Collectively the fraudsters deprived the state of a record €2.3 billion between January 1st, 2017 and May 31st of this year, the Guardia di Finanza said on Wednesday.
"We're not talking about small shop owners, artisans or entrepreneurs – who represent the economic backbone of Italy – that might have forgotten to issue a receipt," the force said in its latest report. "We're talking about major evaders, that is, fiscally dangerous subjects whose assets are the direct expression of their financial crimes."
The force said it had already recovered €1.3 billion by confiscating assets from large-scale evaders, who were the worst offenders of a total of nearly 13,000 people or companies caught dodging taxes over the same period.
Responding to the figures, Finance Minister Giovanni Tria reiterated his pledge to crack down on tax fraud and evasion, which he said was limiting Italy's potential for growth. The new government has promised to increase penalties for the biggest tax dodgers, while radically simplifying the Italian tax system down to just two basic rates to encourage greater participation.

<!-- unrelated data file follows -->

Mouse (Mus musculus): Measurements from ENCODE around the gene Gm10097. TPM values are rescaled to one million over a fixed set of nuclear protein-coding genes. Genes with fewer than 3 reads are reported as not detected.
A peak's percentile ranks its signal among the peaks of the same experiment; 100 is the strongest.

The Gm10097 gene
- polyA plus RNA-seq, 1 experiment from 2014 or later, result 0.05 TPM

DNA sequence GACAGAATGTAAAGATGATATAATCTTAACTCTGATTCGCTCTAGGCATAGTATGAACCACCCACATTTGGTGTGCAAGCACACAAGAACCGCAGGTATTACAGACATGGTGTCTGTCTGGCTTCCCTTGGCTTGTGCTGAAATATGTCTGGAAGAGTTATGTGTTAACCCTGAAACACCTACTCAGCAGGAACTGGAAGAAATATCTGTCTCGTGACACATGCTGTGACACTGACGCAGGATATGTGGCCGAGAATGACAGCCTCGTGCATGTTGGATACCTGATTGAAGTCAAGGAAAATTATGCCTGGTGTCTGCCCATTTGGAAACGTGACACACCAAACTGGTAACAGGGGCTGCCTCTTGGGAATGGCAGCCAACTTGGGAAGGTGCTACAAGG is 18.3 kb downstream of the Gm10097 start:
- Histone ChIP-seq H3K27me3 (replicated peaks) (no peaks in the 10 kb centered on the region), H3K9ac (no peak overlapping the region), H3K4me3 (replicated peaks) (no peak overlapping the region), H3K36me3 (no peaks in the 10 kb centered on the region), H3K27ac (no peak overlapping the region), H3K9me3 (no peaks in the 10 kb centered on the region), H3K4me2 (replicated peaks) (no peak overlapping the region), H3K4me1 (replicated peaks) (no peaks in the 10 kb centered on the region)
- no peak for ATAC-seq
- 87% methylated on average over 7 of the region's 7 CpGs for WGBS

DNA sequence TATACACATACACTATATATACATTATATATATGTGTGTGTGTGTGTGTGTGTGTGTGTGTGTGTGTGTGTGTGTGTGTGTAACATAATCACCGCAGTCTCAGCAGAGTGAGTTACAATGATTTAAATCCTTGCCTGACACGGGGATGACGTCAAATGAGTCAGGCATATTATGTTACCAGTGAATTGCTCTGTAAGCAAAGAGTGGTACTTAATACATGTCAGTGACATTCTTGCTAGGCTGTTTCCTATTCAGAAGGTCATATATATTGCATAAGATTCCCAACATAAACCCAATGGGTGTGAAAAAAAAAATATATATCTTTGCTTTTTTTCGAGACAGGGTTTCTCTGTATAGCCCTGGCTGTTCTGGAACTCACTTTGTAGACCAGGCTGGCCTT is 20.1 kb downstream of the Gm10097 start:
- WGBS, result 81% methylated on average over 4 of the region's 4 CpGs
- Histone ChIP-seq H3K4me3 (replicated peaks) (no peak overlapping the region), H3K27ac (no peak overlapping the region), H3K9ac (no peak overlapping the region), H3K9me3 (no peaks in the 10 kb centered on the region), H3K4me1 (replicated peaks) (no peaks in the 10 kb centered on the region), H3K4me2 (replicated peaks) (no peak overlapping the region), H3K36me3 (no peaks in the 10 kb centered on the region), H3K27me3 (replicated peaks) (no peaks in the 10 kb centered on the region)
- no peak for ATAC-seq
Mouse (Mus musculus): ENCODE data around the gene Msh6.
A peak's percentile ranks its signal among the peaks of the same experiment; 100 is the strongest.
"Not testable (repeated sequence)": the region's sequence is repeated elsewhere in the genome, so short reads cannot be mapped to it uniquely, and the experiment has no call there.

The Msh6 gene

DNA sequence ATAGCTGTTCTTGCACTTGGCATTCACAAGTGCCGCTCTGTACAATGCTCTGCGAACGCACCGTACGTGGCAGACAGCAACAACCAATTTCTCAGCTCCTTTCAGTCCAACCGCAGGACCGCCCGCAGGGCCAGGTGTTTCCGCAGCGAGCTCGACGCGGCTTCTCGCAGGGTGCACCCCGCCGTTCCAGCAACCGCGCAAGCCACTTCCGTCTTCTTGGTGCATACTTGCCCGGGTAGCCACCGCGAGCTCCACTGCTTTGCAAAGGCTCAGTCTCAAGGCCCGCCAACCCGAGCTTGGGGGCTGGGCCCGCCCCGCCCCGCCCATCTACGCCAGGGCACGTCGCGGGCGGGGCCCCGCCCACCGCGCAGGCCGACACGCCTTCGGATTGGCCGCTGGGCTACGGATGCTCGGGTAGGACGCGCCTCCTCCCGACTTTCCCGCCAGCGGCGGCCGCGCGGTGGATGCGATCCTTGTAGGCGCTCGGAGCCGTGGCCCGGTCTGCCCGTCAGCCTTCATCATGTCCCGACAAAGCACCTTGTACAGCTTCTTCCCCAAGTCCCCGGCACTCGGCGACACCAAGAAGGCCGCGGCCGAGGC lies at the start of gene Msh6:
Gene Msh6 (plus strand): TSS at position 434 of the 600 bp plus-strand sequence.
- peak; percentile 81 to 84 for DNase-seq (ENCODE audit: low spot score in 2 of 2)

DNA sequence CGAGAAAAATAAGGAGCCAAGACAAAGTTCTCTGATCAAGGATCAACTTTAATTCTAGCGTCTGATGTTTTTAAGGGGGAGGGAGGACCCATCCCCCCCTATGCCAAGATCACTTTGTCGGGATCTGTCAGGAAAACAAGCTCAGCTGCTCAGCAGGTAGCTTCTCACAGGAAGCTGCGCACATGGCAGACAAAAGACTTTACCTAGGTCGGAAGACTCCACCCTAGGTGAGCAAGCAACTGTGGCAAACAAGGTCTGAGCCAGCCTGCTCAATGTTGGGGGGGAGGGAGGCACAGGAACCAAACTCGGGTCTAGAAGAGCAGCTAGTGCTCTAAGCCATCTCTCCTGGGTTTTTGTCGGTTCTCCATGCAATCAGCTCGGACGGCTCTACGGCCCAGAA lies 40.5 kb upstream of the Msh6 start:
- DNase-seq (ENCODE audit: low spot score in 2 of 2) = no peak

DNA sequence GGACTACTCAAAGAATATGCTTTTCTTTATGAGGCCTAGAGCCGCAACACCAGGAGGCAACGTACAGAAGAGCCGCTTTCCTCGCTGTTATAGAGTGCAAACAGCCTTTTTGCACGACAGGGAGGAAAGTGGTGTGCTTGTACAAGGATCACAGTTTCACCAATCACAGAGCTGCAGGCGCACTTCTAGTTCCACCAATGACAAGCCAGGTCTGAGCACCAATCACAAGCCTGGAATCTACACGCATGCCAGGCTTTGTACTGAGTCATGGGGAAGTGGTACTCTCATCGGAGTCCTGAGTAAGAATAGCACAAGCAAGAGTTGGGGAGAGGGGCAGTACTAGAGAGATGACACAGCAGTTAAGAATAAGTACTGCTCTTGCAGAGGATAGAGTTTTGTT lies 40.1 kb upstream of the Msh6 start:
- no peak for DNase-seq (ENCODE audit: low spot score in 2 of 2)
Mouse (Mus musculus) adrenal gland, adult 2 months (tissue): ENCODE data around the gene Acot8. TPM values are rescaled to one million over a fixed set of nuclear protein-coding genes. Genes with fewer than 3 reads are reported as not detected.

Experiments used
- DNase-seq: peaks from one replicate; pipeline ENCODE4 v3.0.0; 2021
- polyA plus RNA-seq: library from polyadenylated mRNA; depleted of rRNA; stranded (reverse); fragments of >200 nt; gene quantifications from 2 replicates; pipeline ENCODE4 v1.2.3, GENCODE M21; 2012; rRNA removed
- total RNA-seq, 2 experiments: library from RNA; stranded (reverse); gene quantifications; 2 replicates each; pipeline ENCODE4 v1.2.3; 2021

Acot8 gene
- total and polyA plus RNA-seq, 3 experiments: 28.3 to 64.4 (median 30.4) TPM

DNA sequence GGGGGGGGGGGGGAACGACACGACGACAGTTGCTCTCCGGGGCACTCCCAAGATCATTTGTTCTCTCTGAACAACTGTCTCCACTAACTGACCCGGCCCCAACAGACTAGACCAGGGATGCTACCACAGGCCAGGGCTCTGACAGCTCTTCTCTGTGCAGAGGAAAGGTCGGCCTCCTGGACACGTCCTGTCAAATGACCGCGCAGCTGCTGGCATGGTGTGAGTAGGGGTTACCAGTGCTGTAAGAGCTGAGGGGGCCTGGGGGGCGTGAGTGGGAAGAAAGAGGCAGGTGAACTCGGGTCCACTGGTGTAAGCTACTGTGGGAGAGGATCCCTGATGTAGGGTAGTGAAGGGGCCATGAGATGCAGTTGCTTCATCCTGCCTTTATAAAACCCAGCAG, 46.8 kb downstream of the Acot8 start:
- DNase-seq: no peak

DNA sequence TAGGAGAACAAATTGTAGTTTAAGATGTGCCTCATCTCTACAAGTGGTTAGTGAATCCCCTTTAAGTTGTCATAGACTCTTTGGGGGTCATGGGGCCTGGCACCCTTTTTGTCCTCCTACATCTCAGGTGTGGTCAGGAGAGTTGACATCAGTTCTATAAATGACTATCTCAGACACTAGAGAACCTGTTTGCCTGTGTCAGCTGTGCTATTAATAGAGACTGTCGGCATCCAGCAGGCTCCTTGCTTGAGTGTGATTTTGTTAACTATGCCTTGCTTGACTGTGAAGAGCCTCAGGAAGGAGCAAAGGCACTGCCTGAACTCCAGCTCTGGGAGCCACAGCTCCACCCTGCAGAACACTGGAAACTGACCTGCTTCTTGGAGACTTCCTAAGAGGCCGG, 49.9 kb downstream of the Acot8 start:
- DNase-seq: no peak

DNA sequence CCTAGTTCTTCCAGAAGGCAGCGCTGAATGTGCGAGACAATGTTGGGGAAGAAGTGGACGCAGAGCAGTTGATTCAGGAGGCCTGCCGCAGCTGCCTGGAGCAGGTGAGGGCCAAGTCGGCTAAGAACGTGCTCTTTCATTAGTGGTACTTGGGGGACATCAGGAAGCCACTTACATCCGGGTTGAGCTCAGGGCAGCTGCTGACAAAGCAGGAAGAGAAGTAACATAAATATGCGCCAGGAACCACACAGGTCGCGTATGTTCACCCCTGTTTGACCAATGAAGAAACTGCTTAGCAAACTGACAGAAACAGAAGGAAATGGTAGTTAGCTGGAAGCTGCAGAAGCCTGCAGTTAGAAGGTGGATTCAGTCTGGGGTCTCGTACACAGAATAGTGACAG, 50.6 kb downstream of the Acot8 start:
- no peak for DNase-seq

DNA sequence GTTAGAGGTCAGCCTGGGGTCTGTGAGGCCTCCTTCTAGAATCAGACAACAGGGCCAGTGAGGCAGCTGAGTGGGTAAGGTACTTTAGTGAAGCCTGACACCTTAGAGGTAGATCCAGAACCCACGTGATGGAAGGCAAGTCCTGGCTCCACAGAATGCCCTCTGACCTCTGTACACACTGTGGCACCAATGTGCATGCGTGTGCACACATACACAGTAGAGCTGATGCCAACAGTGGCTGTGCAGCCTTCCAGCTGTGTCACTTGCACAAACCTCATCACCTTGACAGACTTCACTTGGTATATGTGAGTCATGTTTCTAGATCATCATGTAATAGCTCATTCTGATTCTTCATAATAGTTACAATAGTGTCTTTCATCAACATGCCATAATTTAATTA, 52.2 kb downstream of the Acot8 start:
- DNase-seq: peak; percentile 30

Altogether 23,000 financial crimes were uncovered since the start of 2017, for which 17,000 individual suspects were identified and 378 arrested. The majority of the offences – 67 percent – related to issuing false receipts or invoices, filing fraudulent returns and concealing accounting records.
Among the biggest offenders, other scams involved so-called carousel fraud (in which a trader imports goods duty-free and sells them on to domestic buyers, charging them sales tax which they then pocket), creating phantom companies to obscure ownership, or stashing profits offshore.
Another 2,120 overseas companies operating in Italy were discovered to have failed to declare their earnings here.
Over the past 18 months, the Guardia di Finanza also cautioned more than 6,000 employers for hiring some 31,000 people "on the black" (undeclared), seized €2 billion of assets from members of the mafia, confiscated 264 million counterfeit goods, €12 million in fake banknotes, more than 100 tonnes of drugs and 370 tonnes of contraband tobacco, and arrested 751 people accused of smuggling goods and people into Italy by sea.
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Photo: Ken Teegardin/Flickr